Gauging Evil Do you remember that time you offered to give your sibling something in exchange for them keeping their mouth shut about something they saw you do? That small fraudulent act would land you right down in Circle Eight, Bolgia Five of Hell in Dante’s Inferno. Now that may seem like severe over punishment, but it has it's reason. In The Inferno by Dante Alighieri sinners are placed in concentric rings all approaching the center of Hell. The rings are ordered not by the severity of the crime, but by the darkness of the heart of the sinner.
“Abandon all hope ye who enters here” (Canto 3, line 5). An allusion is an implied and or indirect reference to a person, place, event, or thing or to another book, poem, or movie. Many allusions are based on the assumption that the reader will understand the author 's references. In Dante’s Inferno, there are references and allusions to famous lovers and people known for not being in control of their bodies who are in the Carnal. In Dante’s Inferno, there are several allusions referring to people who are famous for their lustful sins.
When thinking of life choices would one see themselves being punished for their decisions or does one assume the afterlife will be forgiving? The Divine Comedy: Inferno, written by Dante Alighieri, depicts the flaws of politics and the Holy Roman Catholic Church. The papal authorities are corrupt and the church is not following its own rules. Dante, the protagonist, goes on a journey through the nine levels of hell. He starts out feeling pity for the souls, and as he makes his journey down into the levels of hell, he starts to realize that the acts the people committed are sinful and they deserve the punishments they receive.
People tend to be judged by how others perceive them to be, rather than how they actually are. This statement is shown in the play, Inherit the Wind by Jerome Lawrence and Robert E. Lee. One example from the play in which this type of unfair judgement is displayed is when the news of Henry Drummond being the defense attorney for Bert Cates was announced. “Henry Drummond, the agnostic… A vicious, godless man… Henry Drummond is an agent of darkness. We won’t let him in the town… God didn’t make him, that he is a creature of the Devil, perhaps even the Devil himself.” (27-28).
Dante believed the most serious sins and acts of man dealt with fraud and betrayal. He reasoned that these sinners deserved the most crucial punishments Hell must offer. Therefore, the sinners in the deeper parts of Hell, sent to circles seven and eight, included those who caused religious conflict in
To convince sinners who haven't accepted christ to accept him, Jonathan Edwards most effectively appeals to man emotion through metaphor that are meant to reveal what could happen. “The pit is prepared, the fire is made ready.” The pit is referring to hell. Hell is hot and ready for the people who die without christ. The metaphor is made to scare people. The story also compares hell to a furnace which is pretty much the same thing as a pit.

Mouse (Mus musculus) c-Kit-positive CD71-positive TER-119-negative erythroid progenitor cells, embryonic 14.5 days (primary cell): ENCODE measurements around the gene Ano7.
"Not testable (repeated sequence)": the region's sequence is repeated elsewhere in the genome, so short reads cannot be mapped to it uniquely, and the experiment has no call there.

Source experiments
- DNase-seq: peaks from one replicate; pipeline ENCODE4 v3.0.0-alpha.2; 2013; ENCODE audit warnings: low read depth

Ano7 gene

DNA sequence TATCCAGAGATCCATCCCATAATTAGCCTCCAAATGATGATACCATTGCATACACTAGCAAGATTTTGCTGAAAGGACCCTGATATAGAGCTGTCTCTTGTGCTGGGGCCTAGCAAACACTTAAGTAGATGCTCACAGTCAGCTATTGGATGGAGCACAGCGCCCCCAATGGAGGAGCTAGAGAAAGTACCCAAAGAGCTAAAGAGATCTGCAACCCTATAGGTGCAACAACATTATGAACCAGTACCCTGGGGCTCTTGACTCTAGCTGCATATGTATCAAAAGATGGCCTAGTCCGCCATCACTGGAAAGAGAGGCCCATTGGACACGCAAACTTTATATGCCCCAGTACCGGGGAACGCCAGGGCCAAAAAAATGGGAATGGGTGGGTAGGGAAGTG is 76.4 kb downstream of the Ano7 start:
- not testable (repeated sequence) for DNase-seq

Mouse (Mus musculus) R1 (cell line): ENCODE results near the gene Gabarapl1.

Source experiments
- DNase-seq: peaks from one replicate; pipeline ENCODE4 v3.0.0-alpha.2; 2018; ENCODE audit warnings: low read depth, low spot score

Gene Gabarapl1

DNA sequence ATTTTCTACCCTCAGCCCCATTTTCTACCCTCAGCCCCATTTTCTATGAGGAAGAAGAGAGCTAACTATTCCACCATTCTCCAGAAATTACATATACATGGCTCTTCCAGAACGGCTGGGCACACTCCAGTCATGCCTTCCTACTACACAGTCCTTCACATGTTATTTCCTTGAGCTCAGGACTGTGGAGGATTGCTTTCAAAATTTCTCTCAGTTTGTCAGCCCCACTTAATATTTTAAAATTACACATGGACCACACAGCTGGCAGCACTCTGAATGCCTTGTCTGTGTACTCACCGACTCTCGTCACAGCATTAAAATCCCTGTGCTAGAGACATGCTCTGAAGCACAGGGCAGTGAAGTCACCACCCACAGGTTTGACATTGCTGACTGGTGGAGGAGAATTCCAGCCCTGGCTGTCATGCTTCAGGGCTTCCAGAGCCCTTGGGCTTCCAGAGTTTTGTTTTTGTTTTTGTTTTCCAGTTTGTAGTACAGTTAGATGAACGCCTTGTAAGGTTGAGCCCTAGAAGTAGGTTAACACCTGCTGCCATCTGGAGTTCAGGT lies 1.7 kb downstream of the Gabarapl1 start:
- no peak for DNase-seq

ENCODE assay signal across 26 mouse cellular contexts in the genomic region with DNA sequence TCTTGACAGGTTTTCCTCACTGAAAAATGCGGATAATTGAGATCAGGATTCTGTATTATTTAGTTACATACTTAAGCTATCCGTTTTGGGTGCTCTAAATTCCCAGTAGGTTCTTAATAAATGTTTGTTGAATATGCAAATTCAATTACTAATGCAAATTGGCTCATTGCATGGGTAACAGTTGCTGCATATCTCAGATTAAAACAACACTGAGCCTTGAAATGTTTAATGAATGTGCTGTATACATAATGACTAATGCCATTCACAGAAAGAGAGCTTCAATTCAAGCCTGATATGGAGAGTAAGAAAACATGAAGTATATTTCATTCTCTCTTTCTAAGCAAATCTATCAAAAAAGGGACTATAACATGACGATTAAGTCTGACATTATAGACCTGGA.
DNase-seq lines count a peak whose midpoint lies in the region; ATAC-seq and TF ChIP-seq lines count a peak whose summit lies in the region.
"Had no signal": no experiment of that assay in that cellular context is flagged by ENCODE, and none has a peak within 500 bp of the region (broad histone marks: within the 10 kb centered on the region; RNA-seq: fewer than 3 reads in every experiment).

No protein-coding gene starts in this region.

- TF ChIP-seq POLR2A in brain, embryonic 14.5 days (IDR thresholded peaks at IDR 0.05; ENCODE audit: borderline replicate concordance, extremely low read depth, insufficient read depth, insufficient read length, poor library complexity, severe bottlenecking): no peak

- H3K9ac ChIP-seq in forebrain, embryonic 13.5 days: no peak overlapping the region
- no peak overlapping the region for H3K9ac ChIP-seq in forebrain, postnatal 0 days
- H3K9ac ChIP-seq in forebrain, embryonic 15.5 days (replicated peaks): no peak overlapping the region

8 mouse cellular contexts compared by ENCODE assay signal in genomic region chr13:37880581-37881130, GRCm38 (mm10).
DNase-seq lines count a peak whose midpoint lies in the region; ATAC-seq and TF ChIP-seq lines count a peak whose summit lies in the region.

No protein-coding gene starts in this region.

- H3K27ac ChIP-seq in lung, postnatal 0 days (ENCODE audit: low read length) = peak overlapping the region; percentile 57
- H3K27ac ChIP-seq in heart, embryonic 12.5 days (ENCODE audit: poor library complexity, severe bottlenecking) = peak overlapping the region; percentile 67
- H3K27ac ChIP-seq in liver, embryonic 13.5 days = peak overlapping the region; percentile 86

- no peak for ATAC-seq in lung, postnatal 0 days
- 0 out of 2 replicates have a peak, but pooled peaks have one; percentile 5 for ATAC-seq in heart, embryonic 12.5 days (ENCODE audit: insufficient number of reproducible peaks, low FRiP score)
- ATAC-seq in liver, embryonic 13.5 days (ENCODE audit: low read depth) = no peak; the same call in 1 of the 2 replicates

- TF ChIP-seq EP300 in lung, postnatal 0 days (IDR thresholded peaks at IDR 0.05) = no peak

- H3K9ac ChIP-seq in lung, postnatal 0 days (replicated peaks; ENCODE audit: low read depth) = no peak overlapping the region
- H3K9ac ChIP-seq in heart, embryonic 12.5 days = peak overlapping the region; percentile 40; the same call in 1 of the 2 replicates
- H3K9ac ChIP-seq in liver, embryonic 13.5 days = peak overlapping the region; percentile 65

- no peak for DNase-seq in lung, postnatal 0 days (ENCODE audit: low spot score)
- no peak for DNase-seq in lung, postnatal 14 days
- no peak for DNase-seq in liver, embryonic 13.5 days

Edwards elaborates on his claim and states if God were to spare the audience now, they would “immediately sink and plunge into a bottomless gulf” of Hell. This dramatic imagery shows the Puritans that God will no longer come to their rescue because the Puritans have chosen to serve Satan. Edwards tries to reach his audience by saying Hell is a “great furnace of wrath” where sinners belong. This description of Hell shows Edwards belief that sinners will pay for not serving God by facing God’s wrath in Hell. Each claim made by Jonathan Edwards motivates the audience to stop serving Satan in order to escape the “very misery to all eternity” that is Hell.
Dante ensures this happens by using the concept of contrapasso, which describes the relationship between sin and the resulting justification in Hell. The literal definition of contrapasso is the 'counter-strike' or the 'counter-suffering which translates literally as "counter-penalty." And in Dante’s Hell, sinners are punished according to the nature of their sin, so that their punishment fits their crime. And as we see throughout the story, some sinners literally become the personification of their sins while others become victims in Hell of the crimes they committed while on
Hostility or Compassion? Dante Alighieri, was exiled from Florence, Italy, because of politics, after he was exiled he wrote an epic about his view of Hell. In the epic, The Inferno, Dante, the protagonist, strays from the right path, so Virgil, his guide takes him through Hell to show him that he needs to get back on the path of God. However during the epic, Alighieri shows compassion and hostility to certain sinners through his protagonists actions, diction and extra punishments. Such sinners he felt compassion or hostility to are Filippo Argenti, Ser Brunetto Latino, and Bocca Degli Abbati.
Not surprisingly then does Dante put his enemies, corrupt politicians, in Hell. Inferno begins by following Dante as he falls from his path of moral truth. Sin has obstructed his path to God. We never know what type of sin Dante has committed, this is not important, he has simply strayed from the straight path. Because the hero of the Inferno is also the writer, we have to look at both aspects of him, Dante the author and Dante the character.